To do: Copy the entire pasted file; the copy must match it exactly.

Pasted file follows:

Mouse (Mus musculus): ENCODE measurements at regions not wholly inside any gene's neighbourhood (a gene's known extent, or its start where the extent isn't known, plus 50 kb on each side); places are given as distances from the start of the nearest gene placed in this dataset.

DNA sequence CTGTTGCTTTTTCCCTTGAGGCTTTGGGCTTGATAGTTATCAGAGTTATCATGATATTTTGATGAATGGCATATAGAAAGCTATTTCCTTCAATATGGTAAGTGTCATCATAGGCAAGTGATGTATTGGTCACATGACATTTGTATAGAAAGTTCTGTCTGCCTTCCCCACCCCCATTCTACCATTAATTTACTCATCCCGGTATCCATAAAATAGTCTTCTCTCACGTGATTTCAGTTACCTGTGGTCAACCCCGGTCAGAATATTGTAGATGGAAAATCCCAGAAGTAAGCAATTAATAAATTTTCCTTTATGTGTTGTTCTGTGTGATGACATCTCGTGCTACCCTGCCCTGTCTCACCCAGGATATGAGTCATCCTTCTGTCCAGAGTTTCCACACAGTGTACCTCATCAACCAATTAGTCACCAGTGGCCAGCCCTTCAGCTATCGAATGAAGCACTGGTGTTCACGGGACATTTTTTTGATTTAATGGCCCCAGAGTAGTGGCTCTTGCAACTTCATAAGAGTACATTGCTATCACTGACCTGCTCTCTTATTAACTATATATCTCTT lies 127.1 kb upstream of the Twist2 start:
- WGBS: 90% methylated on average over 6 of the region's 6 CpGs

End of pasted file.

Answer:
Mouse (Mus musculus): ENCODE measurements at regions not wholly inside any gene's neighbourhood (a gene's known extent, or its start where the extent isn't known, plus 50 kb on each side); places are given as distances from the start of the nearest gene placed in this dataset.

DNA sequence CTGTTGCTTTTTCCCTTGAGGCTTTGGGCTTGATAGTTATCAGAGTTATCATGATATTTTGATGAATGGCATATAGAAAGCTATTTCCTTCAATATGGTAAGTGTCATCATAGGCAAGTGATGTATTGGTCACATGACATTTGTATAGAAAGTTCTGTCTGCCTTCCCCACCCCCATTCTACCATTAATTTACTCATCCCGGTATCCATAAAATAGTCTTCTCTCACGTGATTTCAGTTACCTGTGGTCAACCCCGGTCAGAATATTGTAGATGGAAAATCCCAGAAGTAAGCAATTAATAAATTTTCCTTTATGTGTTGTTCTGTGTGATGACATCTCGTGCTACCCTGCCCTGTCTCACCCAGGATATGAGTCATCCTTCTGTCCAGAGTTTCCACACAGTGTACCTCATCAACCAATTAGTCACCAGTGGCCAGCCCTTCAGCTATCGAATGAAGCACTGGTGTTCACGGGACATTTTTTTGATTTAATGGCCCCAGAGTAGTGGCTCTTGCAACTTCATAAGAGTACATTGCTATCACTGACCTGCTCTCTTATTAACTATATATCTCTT lies 127.1 kb upstream of the Twist2 start:
- WGBS: 90% methylated on average over 6 of the region's 6 CpGs